Delays frustrate West Coast Express riders

Maple Ridge Mayor Nicole Read has heard the complaints.

The past few weeks have been rough if you’re riding the West Coast Express, trying to get to work in Vancouver.

“So much for fixing the problem! Seven minutes after we left and we are stopped!” tweeted one frustrated commuter on Nov. 23.

That was a bad day for the service after Trains 1, 2 and 3 were all delayed because of a freight train.

The same day, in response to previous delays, West Coast Express apologized to its customers by leaving a letter on every seat on the train on Nov. 23.

“We would like to sincerely apologize for the recent service delays,” the letter said.

“While we appreciate that CP has challenges, too, our recent service delivery has not been up to our standards.”

But soon it had to issue another apology, after a delay on Nov. 24.

That delay had TransLink, the parent agency that runs West Coast Express, apologizing again.

“The West Coast Express train No. 1 … heading eastbound and terminating at Mission is delayed by a minimum 30 minutes, due to freight blocking the track.

“Train No. 2 is also likely to face delays of 10 to 15 minutes.

“We sincerely regret today’s delay and the inconvenience to our customers, as well as recent service delays. The frequency and duration of these service disruptions is a concern to us and we understand the negative impact this is having on our customers,” TransLink said in a release.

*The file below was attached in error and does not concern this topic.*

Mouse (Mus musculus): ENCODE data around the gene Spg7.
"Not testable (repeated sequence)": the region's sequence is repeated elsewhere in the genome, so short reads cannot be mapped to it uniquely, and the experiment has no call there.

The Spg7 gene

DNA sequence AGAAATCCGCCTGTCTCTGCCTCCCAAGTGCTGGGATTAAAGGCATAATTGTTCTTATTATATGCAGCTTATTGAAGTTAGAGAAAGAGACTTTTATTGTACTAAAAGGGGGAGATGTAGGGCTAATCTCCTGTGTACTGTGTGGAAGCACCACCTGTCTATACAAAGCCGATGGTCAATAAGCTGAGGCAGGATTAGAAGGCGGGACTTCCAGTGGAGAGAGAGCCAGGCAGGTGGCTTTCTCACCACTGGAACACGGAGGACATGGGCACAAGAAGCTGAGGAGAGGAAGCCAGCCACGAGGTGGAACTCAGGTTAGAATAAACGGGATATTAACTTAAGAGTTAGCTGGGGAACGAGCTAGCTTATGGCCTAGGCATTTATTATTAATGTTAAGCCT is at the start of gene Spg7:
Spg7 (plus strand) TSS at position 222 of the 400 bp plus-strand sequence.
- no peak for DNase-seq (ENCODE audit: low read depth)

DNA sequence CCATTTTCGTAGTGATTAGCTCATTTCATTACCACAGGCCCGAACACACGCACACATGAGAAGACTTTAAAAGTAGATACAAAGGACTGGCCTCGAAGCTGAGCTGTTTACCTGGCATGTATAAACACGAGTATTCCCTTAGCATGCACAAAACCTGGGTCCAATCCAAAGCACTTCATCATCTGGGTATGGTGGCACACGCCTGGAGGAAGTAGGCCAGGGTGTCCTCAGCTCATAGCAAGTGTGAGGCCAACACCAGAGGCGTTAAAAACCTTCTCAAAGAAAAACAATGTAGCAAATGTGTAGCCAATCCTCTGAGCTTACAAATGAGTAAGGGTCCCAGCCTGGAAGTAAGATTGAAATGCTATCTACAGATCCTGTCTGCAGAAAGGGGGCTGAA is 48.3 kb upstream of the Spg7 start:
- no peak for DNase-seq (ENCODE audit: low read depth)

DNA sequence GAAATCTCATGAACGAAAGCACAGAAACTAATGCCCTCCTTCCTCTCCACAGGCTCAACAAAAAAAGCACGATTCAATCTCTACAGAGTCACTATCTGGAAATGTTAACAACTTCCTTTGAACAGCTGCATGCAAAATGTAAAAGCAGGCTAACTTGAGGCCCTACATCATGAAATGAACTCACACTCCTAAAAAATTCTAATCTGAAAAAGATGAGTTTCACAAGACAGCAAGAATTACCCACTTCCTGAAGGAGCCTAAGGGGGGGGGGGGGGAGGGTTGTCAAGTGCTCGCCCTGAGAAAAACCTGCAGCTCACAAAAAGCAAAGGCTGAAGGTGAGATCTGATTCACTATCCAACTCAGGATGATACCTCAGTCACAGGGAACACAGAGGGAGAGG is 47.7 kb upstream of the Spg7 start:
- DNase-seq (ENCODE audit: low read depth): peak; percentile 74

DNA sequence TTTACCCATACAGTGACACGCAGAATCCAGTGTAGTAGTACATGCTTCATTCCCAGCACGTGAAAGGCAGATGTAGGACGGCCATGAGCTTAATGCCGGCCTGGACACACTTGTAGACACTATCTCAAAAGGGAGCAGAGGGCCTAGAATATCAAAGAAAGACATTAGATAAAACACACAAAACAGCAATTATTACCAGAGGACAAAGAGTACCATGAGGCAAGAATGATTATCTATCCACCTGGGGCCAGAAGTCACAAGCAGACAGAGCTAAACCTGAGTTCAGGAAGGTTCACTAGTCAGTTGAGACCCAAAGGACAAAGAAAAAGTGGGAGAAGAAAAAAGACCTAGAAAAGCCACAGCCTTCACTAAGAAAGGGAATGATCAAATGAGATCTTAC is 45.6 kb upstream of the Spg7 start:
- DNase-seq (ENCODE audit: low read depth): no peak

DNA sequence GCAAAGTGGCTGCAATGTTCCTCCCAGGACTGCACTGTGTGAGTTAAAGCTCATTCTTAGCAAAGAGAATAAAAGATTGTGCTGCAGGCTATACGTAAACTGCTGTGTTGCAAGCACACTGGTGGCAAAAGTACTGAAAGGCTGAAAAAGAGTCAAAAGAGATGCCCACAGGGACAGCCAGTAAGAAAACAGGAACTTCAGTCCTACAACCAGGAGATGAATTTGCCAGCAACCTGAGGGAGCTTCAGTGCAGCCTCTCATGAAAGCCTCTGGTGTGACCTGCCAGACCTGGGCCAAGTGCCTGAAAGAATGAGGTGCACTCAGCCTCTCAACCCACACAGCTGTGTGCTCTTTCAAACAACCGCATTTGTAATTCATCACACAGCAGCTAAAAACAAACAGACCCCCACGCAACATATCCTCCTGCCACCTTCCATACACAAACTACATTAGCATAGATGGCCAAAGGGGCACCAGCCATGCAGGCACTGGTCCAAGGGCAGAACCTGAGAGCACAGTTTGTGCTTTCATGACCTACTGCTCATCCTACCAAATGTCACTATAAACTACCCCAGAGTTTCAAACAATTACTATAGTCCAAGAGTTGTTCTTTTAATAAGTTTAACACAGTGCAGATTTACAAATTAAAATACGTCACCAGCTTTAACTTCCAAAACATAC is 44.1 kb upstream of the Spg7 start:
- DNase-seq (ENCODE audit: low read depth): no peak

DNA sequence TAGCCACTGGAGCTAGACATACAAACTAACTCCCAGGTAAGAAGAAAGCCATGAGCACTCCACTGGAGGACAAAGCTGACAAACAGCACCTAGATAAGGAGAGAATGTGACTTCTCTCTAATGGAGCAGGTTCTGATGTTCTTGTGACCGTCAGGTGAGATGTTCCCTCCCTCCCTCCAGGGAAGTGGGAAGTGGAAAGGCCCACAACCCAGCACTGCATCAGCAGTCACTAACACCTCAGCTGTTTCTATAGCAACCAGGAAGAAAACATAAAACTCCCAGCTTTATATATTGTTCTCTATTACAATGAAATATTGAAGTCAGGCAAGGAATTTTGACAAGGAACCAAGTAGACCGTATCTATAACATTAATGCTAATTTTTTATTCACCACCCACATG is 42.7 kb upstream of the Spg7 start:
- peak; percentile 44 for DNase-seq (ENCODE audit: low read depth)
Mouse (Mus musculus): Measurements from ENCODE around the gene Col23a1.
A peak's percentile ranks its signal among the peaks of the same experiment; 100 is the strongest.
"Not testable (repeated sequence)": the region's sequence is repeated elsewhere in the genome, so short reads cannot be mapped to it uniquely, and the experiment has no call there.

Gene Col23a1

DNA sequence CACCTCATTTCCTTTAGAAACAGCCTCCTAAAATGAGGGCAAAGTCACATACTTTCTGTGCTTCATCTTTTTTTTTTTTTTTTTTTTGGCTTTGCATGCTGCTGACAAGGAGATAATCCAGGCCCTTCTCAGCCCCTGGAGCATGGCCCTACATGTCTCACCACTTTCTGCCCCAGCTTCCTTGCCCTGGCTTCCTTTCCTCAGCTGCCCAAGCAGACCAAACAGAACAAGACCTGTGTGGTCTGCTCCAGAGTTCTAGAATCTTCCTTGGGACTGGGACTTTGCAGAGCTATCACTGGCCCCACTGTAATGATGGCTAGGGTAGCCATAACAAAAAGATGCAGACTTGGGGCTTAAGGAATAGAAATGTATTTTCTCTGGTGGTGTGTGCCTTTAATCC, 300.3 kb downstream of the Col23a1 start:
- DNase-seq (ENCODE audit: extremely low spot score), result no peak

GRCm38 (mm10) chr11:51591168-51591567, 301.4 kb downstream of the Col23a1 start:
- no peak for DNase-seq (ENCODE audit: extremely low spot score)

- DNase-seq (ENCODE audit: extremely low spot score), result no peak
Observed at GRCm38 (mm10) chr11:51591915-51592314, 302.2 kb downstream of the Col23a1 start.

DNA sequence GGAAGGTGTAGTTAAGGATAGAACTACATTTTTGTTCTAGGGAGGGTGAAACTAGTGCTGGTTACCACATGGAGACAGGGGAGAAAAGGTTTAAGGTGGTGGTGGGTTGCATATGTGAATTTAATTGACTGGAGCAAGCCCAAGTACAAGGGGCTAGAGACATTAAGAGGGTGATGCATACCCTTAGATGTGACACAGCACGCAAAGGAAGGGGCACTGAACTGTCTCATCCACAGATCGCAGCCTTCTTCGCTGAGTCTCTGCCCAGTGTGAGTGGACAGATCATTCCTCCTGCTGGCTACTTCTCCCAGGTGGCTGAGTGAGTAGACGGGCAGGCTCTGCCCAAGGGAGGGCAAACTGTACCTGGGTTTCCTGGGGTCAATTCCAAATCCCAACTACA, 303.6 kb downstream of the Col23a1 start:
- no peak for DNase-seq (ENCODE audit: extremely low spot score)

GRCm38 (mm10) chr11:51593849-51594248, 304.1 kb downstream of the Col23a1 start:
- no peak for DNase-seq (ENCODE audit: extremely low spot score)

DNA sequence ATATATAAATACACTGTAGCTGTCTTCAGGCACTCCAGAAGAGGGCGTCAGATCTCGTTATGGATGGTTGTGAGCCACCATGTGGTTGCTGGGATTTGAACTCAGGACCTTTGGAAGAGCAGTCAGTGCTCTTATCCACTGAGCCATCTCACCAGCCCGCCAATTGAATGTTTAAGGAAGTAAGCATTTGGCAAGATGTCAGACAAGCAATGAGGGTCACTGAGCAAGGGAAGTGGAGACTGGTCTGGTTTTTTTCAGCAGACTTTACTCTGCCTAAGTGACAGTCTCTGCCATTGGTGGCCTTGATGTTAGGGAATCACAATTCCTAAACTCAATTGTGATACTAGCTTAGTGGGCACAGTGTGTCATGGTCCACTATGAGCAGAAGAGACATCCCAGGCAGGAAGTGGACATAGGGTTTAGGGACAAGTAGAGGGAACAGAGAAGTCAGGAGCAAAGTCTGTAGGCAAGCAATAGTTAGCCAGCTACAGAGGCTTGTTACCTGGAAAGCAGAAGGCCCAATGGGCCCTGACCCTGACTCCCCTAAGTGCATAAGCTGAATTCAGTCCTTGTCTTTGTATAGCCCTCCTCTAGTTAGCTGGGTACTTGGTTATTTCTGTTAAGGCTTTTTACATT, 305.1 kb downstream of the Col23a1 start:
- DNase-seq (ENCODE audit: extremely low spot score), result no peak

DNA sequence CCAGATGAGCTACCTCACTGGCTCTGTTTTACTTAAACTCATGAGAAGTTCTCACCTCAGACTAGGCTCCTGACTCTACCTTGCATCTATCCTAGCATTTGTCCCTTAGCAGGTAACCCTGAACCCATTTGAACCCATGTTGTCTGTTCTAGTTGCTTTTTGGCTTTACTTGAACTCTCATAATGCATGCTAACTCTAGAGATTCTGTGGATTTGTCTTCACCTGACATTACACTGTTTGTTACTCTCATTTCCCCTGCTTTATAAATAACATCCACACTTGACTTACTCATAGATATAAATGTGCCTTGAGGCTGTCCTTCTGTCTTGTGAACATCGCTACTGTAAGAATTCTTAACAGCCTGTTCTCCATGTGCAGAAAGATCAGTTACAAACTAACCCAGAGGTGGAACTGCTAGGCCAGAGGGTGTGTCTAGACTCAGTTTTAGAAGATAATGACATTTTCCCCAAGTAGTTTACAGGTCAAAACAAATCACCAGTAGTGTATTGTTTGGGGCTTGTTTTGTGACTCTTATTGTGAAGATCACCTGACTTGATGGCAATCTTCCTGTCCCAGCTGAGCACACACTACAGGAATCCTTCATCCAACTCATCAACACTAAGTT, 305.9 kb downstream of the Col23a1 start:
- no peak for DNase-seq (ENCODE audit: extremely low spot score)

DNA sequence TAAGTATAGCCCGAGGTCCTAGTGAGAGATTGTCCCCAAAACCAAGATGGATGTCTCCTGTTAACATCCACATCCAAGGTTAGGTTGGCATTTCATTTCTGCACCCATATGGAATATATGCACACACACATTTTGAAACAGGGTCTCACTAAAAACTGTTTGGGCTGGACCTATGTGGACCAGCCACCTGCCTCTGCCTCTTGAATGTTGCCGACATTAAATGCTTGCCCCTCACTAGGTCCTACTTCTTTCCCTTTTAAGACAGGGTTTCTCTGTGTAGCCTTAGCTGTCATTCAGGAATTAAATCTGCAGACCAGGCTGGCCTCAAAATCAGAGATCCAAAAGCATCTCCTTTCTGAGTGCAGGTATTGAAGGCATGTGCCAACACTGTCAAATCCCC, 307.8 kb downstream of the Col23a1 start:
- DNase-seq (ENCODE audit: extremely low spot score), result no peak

“Freight train again gets priority. Get it figured out #cprail. This wasn’t an issue when you had the contract,” tweeted another rider on Nov. 24.

Earlier this month, one or more of the trains were delayed on Nov. 2, 3, 9, 10 (a 35-minute delay), 16, and Nov. 21.

One commuter asked, “Don’t they have the WCE schedule?”

Maple Ridge Mayor Nicole Read has heard the complaints.

“I’m really angry. This happens and we go through these bouts of these things it seems. When you’re trying to get somewhere and you see successive days of delays, that is not OK.

“We need to have reliability from CP Rail. We can’t be seeing these delays.

“Large trains of people are trying to get somewhere … and get home at the end of the day. That’s the last thing any one of us want to be dealing with.”

She’s setting up a system so she’s informed of the delays when they happen and is contacting CP Rail.

She’s already talked to TransLink about the disruptions.

Maple Ridge-Pitt Meadows MLA Doug Bing said the delays are an inconvenience and regrettable.

Any system will break down, he added.

People can be delayed in traffic, as well.

“It’s all part of being a commuter. It’s not unusual. It’s annoying and frustrating for people when it happens.”

On Monday afternoon, the train had another delay, this time one of about 16 minutes, “due to freight train ahead.”

Bing is confident the provincial government is more willing to find a funding solution or source to raise money to allow Phase 2 of the 10-Year Vision for Metro Vancouver Transit and Transportation to proceed.

Phase 1 was just approved by the Mayors Council on Regional Transportation while Phase 2 will allow construction of light rail in Surrey.

There’s a recognition that public transit is needed as the region continues to grow, Bing said.

He expects his government to reach a funding agreement with Metro Vancouver to allow more money to fund TransLink.

“Absolutely. There certainly is a desire to do so. We all have to work together on this. I see that people are willing to get her done.”

He said the government was previously reluctant to allow new revenue sources without public consultation.

Jeremy Berry of CP Rail recognizes that delays have been “a great inconvenience” to commuters and said it’s “actively working on solutions to reduce these delays.”